Thursday, April 5, 2012

From Doing to Being

Living here on the water´s edge in the warm and sunny clime of Mexico´s Yucatan Peninsula feels a lot like being in the Garden of Eden. Although I´m a little past running around naked, my clothes are minimal and I love the absence of shoes. Mornings find me with socks and running shoes for my early walk, but these are exchanged for sandals as soon as I´m back at the house. Actually they´re only used to walk around outside. It´s barefoot on the cool tiles inside.

My morning routine is generally the same, although if we have a trip planned to Chetumal, our nearest city, I sometimes forego the early morning walk that John and I take together as often as I can convince him to accompany me. We don´t have lots of choices, so we walk around the perimeter of the Rancho, picking tulipanes (hibiscus) to take back to the house. That´s what I call value added to our exercise. Sometimes I add bougainvillea which we have growing in abundance.

Then it´s time to arrange the flowers in their various stations around the house while John gets our breakfast together. Usually it´s oatmeal with walnuts (which I bring down from the U.S.) and other healthy additives. That´s accompanied by fresh cut papaya with limon (lime).

Now we can find organic soy milk here, another plus that was never available in this area. Between that and sugar- free natural yogurt, it´s possible to expand the fare of what Nature has provided us with coconuts, limones (limes), naranjas (oranges) and bananas which we have growing on our own property.

Although we don´t grow our own vegetables (we actually leave most of the fruit to the birds), we do have basil and cilantro growing in container on our terrace. We also have some nopal cactus which I have very often, but I confess that I buy it already cleaned and cut up in the market as dealing with the thorny spikes are not exactly my notion of what I need to be doing in Eden.

So what do I do here in Eden? Much of my time is spent gardening which I love to do and which keeps me in reasonably good shape. I exercise with weights about every other day and spend less time than I should practicing balance by standing on one leg. That´s important, you know, when you get older. I also practice the other kinds of balance of mind and spirit. The mind is easy to take care of here if you´re an inveterate reader, as I am. There are certain things we seem to remember from the past that still occupy an up-front place in our memories. One of those things was the feeling that I had for those dozen or more years when I was a young mother raising infants and toddlers that I would never have the time to just read for the sheer pleasure of it. Usually by nighttime I was so exhausted that reading stories to my kids was about as far as I could go, although I always managed to get a few pages of real reading for myself before my eyes closed. Even when I had returned to school and was reading for university courses, it was reading because I needed to, although of course I enjoyed it, too.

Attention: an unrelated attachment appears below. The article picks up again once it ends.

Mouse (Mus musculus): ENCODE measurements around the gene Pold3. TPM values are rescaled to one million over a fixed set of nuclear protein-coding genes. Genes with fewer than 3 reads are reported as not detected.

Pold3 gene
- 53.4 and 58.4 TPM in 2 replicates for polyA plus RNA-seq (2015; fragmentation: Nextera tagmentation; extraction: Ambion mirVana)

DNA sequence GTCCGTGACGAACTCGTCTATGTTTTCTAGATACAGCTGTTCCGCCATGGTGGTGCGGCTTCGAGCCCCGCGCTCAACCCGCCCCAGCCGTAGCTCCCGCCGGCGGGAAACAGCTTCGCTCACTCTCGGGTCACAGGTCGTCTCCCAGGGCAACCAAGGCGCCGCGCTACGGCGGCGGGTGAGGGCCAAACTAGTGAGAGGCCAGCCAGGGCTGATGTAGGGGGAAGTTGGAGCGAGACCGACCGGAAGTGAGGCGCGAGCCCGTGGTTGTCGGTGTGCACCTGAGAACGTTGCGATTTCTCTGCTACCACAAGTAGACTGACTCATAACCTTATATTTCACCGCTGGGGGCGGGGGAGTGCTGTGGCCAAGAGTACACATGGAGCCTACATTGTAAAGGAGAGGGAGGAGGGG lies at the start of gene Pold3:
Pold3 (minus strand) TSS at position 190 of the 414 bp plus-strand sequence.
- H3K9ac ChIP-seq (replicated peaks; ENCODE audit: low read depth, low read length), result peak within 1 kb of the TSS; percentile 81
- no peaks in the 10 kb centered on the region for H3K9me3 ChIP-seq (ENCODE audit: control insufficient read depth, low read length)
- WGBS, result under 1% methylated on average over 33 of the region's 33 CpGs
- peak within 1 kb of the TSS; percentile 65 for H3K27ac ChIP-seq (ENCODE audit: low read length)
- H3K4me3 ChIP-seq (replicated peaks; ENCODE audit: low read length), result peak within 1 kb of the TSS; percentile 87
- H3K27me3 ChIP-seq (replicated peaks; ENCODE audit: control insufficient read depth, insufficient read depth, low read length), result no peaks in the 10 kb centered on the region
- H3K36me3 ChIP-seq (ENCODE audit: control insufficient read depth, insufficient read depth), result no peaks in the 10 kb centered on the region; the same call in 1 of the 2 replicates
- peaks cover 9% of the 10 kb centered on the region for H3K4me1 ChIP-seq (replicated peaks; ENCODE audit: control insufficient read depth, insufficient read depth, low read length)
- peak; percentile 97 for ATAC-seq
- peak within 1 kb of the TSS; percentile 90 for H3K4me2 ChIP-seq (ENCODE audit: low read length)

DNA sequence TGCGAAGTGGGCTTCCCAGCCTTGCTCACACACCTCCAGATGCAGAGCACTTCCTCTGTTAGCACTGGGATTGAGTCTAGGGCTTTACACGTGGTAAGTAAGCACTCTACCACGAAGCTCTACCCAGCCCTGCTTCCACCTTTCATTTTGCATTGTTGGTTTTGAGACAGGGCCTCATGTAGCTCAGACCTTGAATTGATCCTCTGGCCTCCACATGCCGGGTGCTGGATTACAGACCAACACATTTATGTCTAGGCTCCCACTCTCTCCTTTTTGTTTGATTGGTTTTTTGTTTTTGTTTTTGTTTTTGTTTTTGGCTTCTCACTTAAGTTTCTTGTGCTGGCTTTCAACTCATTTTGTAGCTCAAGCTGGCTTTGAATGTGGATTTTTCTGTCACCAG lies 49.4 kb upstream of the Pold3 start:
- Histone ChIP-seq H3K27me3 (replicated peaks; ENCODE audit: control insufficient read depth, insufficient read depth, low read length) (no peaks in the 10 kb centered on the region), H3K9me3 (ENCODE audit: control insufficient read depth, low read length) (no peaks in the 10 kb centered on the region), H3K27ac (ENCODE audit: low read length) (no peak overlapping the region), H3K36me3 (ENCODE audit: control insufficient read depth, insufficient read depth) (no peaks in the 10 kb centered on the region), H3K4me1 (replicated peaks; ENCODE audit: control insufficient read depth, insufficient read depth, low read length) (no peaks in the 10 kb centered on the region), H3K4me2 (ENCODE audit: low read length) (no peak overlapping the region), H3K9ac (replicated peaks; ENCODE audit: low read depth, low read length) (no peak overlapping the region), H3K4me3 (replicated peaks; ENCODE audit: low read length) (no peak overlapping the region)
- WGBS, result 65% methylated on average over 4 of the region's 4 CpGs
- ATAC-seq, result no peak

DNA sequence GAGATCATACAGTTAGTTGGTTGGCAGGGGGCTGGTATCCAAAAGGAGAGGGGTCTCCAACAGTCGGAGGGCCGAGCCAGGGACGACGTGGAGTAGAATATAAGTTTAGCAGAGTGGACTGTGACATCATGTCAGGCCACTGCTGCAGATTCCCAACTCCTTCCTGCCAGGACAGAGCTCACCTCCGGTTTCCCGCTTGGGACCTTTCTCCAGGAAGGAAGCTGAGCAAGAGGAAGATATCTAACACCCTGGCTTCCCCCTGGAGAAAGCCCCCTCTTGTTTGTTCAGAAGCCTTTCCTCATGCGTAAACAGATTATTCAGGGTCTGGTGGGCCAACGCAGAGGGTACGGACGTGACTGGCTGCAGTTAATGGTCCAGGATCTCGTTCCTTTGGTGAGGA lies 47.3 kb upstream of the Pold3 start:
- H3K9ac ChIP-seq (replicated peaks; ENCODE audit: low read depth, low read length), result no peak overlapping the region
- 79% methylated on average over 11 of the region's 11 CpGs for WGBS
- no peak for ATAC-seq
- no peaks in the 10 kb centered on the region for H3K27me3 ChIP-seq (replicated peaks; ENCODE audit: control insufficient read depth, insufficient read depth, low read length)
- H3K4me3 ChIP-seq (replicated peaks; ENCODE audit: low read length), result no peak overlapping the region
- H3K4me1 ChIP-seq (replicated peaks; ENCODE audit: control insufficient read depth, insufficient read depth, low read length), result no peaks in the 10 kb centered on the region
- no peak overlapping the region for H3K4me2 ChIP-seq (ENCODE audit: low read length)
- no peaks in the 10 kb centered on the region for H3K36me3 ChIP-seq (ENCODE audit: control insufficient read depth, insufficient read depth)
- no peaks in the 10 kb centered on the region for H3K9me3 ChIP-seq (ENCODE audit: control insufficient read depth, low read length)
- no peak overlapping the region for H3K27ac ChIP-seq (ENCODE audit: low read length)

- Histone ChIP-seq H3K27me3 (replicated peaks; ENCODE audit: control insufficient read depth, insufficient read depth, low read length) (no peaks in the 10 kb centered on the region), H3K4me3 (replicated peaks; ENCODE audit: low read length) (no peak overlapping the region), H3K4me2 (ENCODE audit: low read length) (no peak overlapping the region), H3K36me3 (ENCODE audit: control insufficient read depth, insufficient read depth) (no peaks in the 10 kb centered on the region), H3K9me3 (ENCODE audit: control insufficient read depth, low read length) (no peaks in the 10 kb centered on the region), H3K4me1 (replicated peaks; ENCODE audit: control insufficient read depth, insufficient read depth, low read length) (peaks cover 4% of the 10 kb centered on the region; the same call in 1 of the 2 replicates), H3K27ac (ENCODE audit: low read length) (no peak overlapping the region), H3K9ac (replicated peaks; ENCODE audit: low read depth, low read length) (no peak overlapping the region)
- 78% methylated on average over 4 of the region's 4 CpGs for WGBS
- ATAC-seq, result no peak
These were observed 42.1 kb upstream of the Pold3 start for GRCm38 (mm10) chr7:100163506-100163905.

After a brief hiatus of living on my own with my children for a couple of years, reading once again became part of my life. But getting involved with a partner who seemed to occupy most of my time and thoughts, especially when our lives together was so very intense, changed that. Instead of reading, I lived romance and adventure each day for many years completely action packed, traveling, creating two separate businesses, building a livable and beautiful country home and somewhat raising children.

But here in Eden there´s no demand on any of my time. In a place where my biggest decision is what to have for dinner, time is very elastic and stretched out. It is so very beautiful and so very easy that the indulgence of reading whenever I feel like it has become what I “do.” What can be more delightful than lying out on my chaise lounge with the sound of the water gently lapping at the shore so close, the birds flitting, singing, whistling and chirping and doing whatever beautiful things they do to make their own special music, a book next to me or on my lap if I happen to doze off which happens frequently-- like, why not?

Most importantly, keeping spiritually in balance is a natural component of being here. By taking a complete break from “doing” and switching to the “being” mode, the spiritual connection happens of its own accord. There simply cannot be a day that doesn´t carry the active consciousness of gratitude. It would be a travesty to live like this if there weren´t that most important awareness of all, that I´ve been given a gift at this time in my life that should be treasured. As I treasure my children and grandchildren, and all of my family, I also need to say thanks for being here in good health (my body loves the moisture and warmth), embraced by the nurturing Laguna Bacalar.

I sometimes feel that I´m living someone´s fantasy and remind myself if there´s any element of truth to this, then I need to enjoy it or I render it empty. All I can offer in return is my love and compassion to those whose circumstances are so very different from being in Eden. I can´t and won´t forget them and can only hope that somewhere, somehow, something beautiful will enter their lives and fill them, however briefly, with that feeling of joy we were all meant to experience.